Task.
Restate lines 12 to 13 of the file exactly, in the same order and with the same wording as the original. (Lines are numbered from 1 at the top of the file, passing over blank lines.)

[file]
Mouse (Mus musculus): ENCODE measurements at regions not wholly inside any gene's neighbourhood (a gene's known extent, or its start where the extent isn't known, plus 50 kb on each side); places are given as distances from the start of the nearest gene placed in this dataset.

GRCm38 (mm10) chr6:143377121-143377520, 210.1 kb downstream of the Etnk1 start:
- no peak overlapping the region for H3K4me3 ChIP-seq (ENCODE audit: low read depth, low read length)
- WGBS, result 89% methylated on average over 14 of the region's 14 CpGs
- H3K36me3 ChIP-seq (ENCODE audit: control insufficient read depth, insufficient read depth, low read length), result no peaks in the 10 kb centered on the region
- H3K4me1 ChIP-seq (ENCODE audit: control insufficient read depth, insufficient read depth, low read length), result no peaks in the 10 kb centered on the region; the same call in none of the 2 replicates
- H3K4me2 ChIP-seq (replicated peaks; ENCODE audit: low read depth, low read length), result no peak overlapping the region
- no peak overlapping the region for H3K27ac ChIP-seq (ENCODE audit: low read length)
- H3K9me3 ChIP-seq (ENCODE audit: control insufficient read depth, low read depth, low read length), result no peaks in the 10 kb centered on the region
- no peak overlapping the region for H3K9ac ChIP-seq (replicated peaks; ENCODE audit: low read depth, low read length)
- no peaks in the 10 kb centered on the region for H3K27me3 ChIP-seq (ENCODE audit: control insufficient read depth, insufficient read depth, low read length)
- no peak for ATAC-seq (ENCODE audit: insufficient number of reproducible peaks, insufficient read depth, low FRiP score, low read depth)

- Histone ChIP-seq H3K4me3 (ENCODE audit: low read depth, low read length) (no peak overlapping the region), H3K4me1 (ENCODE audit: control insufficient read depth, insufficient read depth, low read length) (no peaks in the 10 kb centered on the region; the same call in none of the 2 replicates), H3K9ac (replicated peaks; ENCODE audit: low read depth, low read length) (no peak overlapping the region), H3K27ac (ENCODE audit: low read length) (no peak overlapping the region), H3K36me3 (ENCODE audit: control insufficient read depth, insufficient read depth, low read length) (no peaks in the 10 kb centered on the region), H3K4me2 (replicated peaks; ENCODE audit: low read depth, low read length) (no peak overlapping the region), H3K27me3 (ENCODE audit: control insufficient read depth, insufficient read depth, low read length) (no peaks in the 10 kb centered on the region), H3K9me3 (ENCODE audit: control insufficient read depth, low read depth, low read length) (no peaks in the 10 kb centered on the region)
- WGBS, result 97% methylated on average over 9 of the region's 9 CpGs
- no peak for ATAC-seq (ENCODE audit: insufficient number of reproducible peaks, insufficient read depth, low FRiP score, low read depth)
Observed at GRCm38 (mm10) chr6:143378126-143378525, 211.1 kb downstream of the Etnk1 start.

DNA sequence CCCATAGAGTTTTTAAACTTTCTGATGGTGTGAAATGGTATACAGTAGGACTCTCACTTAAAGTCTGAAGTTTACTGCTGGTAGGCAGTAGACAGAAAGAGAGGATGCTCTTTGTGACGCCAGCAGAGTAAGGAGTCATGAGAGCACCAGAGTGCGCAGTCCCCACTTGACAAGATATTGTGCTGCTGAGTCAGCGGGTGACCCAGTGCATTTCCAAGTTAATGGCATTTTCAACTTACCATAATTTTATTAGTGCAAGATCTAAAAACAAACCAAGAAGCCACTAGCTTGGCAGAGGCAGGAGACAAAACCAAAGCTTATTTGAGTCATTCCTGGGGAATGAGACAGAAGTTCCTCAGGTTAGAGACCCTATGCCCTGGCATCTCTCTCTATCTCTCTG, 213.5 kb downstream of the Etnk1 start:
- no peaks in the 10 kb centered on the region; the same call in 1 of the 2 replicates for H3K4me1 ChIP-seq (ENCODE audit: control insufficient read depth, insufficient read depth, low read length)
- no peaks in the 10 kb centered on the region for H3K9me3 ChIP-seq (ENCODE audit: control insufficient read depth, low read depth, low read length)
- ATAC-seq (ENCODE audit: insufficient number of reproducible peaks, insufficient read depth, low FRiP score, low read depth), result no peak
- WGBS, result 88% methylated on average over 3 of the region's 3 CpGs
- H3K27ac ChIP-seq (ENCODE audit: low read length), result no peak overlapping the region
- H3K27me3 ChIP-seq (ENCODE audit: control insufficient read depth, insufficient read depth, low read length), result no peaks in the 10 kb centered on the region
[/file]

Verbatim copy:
- no peak for ATAC-seq (ENCODE audit: insufficient number of reproducible peaks, insufficient read depth, low FRiP score, low read depth)

- Histone ChIP-seq H3K4me3 (ENCODE audit: low read depth, low read length) (no peak overlapping the region), H3K4me1 (ENCODE audit: control insufficient read depth, insufficient read depth, low read length) (no peaks in the 10 kb centered on the region; the same call in none of the 2 replicates), H3K9ac (replicated peaks; ENCODE audit: low read depth, low read length) (no peak overlapping the region), H3K27ac (ENCODE audit: low read length) (no peak overlapping the region), H3K36me3 (ENCODE audit: control insufficient read depth, insufficient read depth, low read length) (no peaks in the 10 kb centered on the region), H3K4me2 (replicated peaks; ENCODE audit: low read depth, low read length) (no peak overlapping the region), H3K27me3 (ENCODE audit: control insufficient read depth, insufficient read depth, low read length) (no peaks in the 10 kb centered on the region), H3K9me3 (ENCODE audit: control insufficient read depth, low read depth, low read length) (no peaks in the 10 kb centered on the region)